Japan has a rich culture, and many traditions. The Feast of Saint Patrick is a cultural and religious celebration of the death of the foremost patron saint of Ireland. And Bach, Beethoven and Brahms are three renowned classical composers from Germany. What brings us to the conclusion that it is perfectly possible that a Japanese citizen listens to German classic music while wearing a green shirt with the three-leaved shamrock on.
Orange underwear. So yes, traditions have been crossing borders. And some have added value, others not really. Halloween is an example of a tradition that made us quit watching ‘Orange is the new black’, and made us stop eating apricots, oranges and papaya. We also stopped dating woman wearing orange underwear. Basically, we stopped dating woman that wear underwear in general. In fact… we stopped dating.
Without help from above. Of course it’s pure coincidence that we have an orange shaded car in front of us. Although it’s no coincidence that we wrote the intro the way we did. Because these days you can’t hide from the wide fender storm that hits the international shores led by brands like Pandem Rocket Bunny and Liberty Walk. And for those who still believe that those Japanese dudes have invented the warm water, it’s time you face the truth, the whole truth and nothing else but the truth. So help you G… No no, without any help from imaginary figures that appear in old books!
To race or not to race. The world of Motorsport and nobody else then Motorsport is responsible for the appearance of wide fenders in the custom cars. And living proof of that is this Volkswagen Golf Mk1 Group 2 from nineteen seventy five. Or 1975 if you don’t want to use syllables en vowels. It was a year earlier, in 1974, that the new by Giorgetto Giugiaro’s Italdesign Golf was introduced in Europe. As the model was known mainly for being the next generation of economy cars, racing was not what came to mind for the vast majority of Golf owners, but this car is the exception to that rule.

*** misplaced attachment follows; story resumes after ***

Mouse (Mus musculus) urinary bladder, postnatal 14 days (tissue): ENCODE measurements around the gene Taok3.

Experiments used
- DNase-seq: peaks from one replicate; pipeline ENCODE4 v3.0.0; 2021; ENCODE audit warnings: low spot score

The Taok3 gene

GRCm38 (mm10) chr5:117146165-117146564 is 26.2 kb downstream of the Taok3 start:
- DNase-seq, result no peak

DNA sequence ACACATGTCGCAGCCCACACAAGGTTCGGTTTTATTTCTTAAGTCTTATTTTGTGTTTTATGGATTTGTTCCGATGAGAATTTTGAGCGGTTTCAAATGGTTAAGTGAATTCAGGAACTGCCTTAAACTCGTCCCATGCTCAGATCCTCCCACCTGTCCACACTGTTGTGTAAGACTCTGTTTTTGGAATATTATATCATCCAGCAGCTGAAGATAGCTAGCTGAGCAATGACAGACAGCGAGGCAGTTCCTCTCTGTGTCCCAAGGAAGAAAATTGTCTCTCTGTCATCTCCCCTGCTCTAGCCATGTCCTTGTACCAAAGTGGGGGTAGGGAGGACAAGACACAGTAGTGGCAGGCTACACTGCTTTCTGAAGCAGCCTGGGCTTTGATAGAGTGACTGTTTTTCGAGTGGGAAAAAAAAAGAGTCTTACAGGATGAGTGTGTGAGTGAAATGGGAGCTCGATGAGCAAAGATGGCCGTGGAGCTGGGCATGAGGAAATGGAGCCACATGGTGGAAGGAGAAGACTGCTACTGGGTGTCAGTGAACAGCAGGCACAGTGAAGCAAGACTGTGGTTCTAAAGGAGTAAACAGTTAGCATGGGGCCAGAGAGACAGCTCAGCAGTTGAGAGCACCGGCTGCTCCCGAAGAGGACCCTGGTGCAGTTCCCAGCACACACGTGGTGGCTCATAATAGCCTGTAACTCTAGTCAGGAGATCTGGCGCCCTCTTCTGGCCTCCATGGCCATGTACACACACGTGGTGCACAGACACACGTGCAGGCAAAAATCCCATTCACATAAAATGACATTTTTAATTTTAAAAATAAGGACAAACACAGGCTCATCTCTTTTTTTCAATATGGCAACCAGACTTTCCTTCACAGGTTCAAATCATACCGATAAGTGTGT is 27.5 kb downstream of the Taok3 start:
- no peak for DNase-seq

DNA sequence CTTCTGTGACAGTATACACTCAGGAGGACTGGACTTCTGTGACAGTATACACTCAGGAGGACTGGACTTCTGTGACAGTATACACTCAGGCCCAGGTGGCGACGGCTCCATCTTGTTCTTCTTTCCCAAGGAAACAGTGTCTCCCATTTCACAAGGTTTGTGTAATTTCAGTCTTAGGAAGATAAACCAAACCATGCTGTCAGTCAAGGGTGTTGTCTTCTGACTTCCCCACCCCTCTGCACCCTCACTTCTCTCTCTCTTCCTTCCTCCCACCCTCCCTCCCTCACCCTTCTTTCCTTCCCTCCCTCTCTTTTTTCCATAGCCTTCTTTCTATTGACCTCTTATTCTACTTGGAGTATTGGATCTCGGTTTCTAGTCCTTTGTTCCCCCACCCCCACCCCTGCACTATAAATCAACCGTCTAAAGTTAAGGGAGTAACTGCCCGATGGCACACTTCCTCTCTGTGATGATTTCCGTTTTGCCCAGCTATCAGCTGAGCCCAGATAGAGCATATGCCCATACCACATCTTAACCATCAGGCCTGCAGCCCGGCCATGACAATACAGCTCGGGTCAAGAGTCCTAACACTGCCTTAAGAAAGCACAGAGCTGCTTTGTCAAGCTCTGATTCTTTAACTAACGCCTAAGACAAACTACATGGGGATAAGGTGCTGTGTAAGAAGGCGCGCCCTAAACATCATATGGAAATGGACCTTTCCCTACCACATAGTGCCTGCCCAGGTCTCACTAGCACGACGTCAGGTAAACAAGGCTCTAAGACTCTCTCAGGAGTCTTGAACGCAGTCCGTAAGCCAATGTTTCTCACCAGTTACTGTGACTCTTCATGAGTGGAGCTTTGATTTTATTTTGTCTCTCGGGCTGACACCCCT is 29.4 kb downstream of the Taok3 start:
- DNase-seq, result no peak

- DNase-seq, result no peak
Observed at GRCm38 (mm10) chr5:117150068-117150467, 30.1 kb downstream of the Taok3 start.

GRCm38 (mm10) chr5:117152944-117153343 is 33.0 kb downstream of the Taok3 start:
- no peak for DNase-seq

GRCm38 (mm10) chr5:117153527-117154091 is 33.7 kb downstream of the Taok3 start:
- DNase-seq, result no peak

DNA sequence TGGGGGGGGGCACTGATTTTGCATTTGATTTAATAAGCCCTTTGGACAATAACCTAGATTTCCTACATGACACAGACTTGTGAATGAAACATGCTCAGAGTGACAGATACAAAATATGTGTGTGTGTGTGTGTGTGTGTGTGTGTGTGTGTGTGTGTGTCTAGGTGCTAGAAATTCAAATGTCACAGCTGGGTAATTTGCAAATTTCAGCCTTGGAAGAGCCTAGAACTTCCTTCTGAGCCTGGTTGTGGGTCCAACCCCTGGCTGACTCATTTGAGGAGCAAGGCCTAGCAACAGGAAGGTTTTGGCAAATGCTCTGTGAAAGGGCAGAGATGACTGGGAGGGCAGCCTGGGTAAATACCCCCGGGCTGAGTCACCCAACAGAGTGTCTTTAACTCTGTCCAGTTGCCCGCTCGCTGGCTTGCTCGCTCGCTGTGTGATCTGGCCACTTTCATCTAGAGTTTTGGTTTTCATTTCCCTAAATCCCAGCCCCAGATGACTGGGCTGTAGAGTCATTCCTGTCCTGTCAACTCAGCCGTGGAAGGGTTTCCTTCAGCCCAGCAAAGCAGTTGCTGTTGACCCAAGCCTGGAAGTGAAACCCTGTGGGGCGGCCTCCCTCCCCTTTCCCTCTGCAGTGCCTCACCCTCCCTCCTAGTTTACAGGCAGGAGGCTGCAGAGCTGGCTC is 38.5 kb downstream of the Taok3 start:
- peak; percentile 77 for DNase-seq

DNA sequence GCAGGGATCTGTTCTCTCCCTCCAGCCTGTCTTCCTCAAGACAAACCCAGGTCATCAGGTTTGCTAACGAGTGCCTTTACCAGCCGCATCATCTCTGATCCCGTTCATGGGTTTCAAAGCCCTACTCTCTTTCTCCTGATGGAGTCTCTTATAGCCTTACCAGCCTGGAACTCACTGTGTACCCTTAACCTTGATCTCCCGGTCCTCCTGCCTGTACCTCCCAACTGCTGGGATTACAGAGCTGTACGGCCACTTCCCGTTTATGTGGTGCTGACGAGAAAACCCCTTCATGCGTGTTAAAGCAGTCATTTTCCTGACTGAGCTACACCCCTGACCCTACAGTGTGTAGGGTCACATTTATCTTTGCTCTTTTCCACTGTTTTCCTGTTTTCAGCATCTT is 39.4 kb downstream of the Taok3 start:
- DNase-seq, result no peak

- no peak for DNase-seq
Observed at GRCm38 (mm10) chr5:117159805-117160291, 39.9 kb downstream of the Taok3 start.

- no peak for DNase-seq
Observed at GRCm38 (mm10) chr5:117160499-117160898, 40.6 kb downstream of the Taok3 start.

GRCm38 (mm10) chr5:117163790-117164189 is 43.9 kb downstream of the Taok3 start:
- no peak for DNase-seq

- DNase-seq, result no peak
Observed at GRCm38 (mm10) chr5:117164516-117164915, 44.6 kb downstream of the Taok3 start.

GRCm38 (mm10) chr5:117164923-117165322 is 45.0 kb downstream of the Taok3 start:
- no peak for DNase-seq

Old school power plants. This is the world’s first racing Golf. In early 1975, Rolf Nothelle introduced this bright orange/red racer for the first time in Zolder/Belgium. Shortly thereafter, it took first place on the grand prix circuit Hockenheimring with driver Bernd Lilier. It was initially homologated with a 1,598 cc OHC in-line four-cylinder engine producing 162 bhp at 8,000 rpm, yet was later homologated with a 1.8 175 bhp engine with dual Weber 45 DCOE carburettors, contactless ignition, BBS wheels, Uniball suspension, and racing brake system with four-piston front and two-piston rear callipers. This 1.8-litre engine is what the car is equipped with today.
Reborn. Keeping with family tradition, it was rebuilt by Marcus Nothelle and his company in 2011 on behalf of Volkswagen AG and was presented to the general public in restored original condition at Techno Classica in Essen, Germany, in March of 2012.
- The world’s first racing Golf with known racing history from new
- Fully restores by Marcus Nothelle in 2011
- Includes various spare parts including original Group 2 parts
- Described as being in excellent condition and ready for immediate use
Our Personal Opinion = Only because you insist:
The car is for sale at a RM/Sotheby’s auction in Essen, Germany somewhere upcoming June. Our advice is simple: buy it, drive it and win your races.